New legislation in Utah to restrict how people younger than 18 use social media sites won't be "foolproof," as "kids are really smart," Utah Gov. Spencer Cox said Sunday.
"We are working with social media companies, again, over the course of the year," the Utah Republican said on NBC's "Meet the Press." "We will be going through a rulemaking process to figure out what that’s going to look like."
The new law will require minors to get a parent's consent to sign up for social media accounts, set a digital curfew, and demand that social media companies verify the ages of their Utah customers.
Cox said lawmakers know there will be "enforcement issues" surrounding the controversial law.
"It's going to be tough," he said. "We don't expect that we're going to be able to prevent every young person from getting around this. Kids are really smart. That's one of the problems."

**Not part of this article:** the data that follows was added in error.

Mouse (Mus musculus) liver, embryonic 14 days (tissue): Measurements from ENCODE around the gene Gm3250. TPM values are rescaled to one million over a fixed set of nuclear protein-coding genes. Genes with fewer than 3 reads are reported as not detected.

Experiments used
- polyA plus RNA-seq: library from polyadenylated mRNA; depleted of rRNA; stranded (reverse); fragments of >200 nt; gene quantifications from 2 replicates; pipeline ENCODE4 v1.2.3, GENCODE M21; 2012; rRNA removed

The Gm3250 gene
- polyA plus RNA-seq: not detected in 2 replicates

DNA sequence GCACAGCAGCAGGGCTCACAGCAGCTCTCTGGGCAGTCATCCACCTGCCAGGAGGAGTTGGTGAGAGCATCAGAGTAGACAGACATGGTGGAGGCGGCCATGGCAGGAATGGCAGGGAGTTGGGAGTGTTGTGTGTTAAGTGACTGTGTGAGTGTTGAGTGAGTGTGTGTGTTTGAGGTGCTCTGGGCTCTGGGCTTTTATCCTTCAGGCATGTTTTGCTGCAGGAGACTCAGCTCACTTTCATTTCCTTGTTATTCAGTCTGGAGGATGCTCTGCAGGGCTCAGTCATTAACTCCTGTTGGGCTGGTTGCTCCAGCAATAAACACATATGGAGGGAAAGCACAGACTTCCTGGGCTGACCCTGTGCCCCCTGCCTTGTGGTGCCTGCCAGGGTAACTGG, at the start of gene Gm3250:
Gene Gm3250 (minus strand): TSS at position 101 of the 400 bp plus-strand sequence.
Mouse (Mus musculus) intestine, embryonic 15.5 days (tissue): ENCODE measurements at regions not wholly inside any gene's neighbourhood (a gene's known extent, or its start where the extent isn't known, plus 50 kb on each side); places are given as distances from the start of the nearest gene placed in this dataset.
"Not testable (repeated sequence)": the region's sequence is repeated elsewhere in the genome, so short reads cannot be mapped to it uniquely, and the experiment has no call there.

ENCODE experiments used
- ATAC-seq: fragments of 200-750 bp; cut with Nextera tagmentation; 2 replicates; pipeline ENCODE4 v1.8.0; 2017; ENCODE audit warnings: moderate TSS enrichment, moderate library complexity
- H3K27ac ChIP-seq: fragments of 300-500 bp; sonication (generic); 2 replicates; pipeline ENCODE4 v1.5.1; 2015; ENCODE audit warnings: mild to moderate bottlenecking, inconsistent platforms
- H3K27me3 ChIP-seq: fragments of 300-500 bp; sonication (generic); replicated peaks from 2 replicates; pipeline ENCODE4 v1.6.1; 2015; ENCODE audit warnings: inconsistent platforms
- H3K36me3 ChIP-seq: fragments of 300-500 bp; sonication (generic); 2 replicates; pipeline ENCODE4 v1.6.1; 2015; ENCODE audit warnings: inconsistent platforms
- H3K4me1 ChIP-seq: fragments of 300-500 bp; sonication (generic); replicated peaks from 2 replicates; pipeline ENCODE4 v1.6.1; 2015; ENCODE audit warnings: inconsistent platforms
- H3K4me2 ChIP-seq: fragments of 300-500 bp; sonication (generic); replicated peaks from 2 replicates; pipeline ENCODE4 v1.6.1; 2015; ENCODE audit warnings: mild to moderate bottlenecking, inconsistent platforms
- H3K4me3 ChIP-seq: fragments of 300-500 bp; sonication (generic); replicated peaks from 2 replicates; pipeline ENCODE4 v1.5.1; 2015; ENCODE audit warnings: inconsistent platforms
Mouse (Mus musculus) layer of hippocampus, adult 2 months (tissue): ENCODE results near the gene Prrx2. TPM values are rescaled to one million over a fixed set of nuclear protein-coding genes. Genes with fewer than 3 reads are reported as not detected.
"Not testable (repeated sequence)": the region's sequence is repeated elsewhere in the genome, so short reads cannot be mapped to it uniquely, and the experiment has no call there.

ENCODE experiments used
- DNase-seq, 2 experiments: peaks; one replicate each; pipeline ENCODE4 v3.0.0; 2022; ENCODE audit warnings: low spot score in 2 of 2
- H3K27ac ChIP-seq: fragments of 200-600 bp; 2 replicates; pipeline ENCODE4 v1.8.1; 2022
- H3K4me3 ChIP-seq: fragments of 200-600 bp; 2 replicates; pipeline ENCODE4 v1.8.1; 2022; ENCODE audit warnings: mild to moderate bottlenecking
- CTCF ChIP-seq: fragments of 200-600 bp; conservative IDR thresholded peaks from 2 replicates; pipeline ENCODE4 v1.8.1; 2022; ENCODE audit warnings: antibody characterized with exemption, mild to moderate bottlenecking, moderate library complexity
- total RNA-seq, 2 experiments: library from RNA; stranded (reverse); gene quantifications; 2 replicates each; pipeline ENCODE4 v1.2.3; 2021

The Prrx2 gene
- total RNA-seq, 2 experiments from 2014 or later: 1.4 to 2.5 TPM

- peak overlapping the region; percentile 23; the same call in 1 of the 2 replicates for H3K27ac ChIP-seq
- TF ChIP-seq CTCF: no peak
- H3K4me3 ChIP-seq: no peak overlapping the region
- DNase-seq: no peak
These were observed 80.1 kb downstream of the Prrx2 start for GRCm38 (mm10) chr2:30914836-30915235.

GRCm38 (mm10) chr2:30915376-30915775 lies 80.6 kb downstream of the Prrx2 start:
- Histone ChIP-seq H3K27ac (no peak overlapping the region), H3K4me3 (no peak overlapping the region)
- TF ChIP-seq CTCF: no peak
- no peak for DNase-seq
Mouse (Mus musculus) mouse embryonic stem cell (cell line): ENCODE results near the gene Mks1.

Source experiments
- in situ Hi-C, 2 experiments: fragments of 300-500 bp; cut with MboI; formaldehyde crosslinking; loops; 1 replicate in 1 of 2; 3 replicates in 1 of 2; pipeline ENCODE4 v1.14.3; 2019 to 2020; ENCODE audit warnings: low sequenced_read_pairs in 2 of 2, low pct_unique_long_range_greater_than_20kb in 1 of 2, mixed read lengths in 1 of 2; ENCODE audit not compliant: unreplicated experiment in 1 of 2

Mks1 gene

The new laws, which will take effect next year, set a digital curfew on social media users younger than 18, require minors to get parental consent to sign up for accounts, and demand social media companies verify the ages of users in Utah.
The governor predicted that other states will follow Utah's lead, and that will help Congress "coalesce and come to an agreement on how we prevent these terrible harms from happening," Cox said, adding that although there are already legal challenges on the legislation, "we feel confident that we’re going to prevail."
Cox said he would prefer that the U.S. Congress act on limits for social media with minors, and he thinks that will still happen, as even President Joe Biden said in his State of the Union address that action is needed.
"I have very conservative members of Congress working on this together, but the states have to lead out and that's what we're doing," said Cox.
The measure is also about empowering parents and families and "holding these social media companies accountable for what we know now," he said.
"We've been working with Professor Jonathan Haidt at NYU who's been looking at this for many years, collecting research from around the world, and we know this is killing our kids," he added. "This started well-before COVID, since 2012, especially among young women, the rates of suicide, depression, anxiety, self-harm have skyrocketed, and every research institution that has looked at this is pointing to social media as the cause."
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